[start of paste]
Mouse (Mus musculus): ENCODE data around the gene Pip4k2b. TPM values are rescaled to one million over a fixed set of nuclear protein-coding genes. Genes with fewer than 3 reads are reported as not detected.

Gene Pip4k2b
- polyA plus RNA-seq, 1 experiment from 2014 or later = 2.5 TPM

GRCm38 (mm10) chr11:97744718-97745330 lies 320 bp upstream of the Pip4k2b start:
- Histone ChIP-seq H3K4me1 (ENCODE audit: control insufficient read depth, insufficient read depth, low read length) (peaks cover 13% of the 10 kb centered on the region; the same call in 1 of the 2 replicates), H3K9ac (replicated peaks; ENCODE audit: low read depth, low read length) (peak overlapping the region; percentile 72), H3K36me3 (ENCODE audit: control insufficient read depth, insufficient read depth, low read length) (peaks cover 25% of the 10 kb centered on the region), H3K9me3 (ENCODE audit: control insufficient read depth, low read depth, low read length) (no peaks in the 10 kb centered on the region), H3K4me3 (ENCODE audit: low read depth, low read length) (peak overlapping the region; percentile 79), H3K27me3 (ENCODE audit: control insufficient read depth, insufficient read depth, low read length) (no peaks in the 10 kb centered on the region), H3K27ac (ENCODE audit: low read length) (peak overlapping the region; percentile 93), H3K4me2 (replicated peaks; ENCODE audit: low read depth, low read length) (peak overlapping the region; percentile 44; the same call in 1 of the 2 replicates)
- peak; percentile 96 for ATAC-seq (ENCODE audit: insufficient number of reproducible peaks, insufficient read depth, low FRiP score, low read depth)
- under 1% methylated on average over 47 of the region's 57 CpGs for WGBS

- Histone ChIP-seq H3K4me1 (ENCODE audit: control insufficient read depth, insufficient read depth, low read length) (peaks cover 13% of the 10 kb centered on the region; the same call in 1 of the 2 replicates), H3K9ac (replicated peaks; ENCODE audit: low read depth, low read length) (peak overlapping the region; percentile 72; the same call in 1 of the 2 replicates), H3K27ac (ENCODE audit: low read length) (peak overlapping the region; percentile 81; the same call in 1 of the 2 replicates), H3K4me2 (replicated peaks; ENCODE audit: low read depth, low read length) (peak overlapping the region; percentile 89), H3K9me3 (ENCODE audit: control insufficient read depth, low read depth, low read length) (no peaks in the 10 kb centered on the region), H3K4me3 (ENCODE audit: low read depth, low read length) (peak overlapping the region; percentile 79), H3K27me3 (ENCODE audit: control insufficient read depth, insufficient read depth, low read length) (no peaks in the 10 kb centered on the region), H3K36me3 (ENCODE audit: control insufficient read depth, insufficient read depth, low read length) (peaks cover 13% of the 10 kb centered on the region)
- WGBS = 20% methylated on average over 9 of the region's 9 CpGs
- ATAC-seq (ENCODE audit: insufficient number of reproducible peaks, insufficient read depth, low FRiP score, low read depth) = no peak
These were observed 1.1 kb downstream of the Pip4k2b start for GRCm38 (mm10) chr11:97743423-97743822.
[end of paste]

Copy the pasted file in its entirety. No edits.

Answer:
Mouse (Mus musculus): ENCODE data around the gene Pip4k2b. TPM values are rescaled to one million over a fixed set of nuclear protein-coding genes. Genes with fewer than 3 reads are reported as not detected.

Gene Pip4k2b
- polyA plus RNA-seq, 1 experiment from 2014 or later = 2.5 TPM

GRCm38 (mm10) chr11:97744718-97745330 lies 320 bp upstream of the Pip4k2b start:
- Histone ChIP-seq H3K4me1 (ENCODE audit: control insufficient read depth, insufficient read depth, low read length) (peaks cover 13% of the 10 kb centered on the region; the same call in 1 of the 2 replicates), H3K9ac (replicated peaks; ENCODE audit: low read depth, low read length) (peak overlapping the region; percentile 72), H3K36me3 (ENCODE audit: control insufficient read depth, insufficient read depth, low read length) (peaks cover 25% of the 10 kb centered on the region), H3K9me3 (ENCODE audit: control insufficient read depth, low read depth, low read length) (no peaks in the 10 kb centered on the region), H3K4me3 (ENCODE audit: low read depth, low read length) (peak overlapping the region; percentile 79), H3K27me3 (ENCODE audit: control insufficient read depth, insufficient read depth, low read length) (no peaks in the 10 kb centered on the region), H3K27ac (ENCODE audit: low read length) (peak overlapping the region; percentile 93), H3K4me2 (replicated peaks; ENCODE audit: low read depth, low read length) (peak overlapping the region; percentile 44; the same call in 1 of the 2 replicates)
- peak; percentile 96 for ATAC-seq (ENCODE audit: insufficient number of reproducible peaks, insufficient read depth, low FRiP score, low read depth)
- under 1% methylated on average over 47 of the region's 57 CpGs for WGBS

- Histone ChIP-seq H3K4me1 (ENCODE audit: control insufficient read depth, insufficient read depth, low read length) (peaks cover 13% of the 10 kb centered on the region; the same call in 1 of the 2 replicates), H3K9ac (replicated peaks; ENCODE audit: low read depth, low read length) (peak overlapping the region; percentile 72; the same call in 1 of the 2 replicates), H3K27ac (ENCODE audit: low read length) (peak overlapping the region; percentile 81; the same call in 1 of the 2 replicates), H3K4me2 (replicated peaks; ENCODE audit: low read depth, low read length) (peak overlapping the region; percentile 89), H3K9me3 (ENCODE audit: control insufficient read depth, low read depth, low read length) (no peaks in the 10 kb centered on the region), H3K4me3 (ENCODE audit: low read depth, low read length) (peak overlapping the region; percentile 79), H3K27me3 (ENCODE audit: control insufficient read depth, insufficient read depth, low read length) (no peaks in the 10 kb centered on the region), H3K36me3 (ENCODE audit: control insufficient read depth, insufficient read depth, low read length) (peaks cover 13% of the 10 kb centered on the region)
- WGBS = 20% methylated on average over 9 of the region's 9 CpGs
- ATAC-seq (ENCODE audit: insufficient number of reproducible peaks, insufficient read depth, low FRiP score, low read depth) = no peak
These were observed 1.1 kb downstream of the Pip4k2b start for GRCm38 (mm10) chr11:97743423-97743822.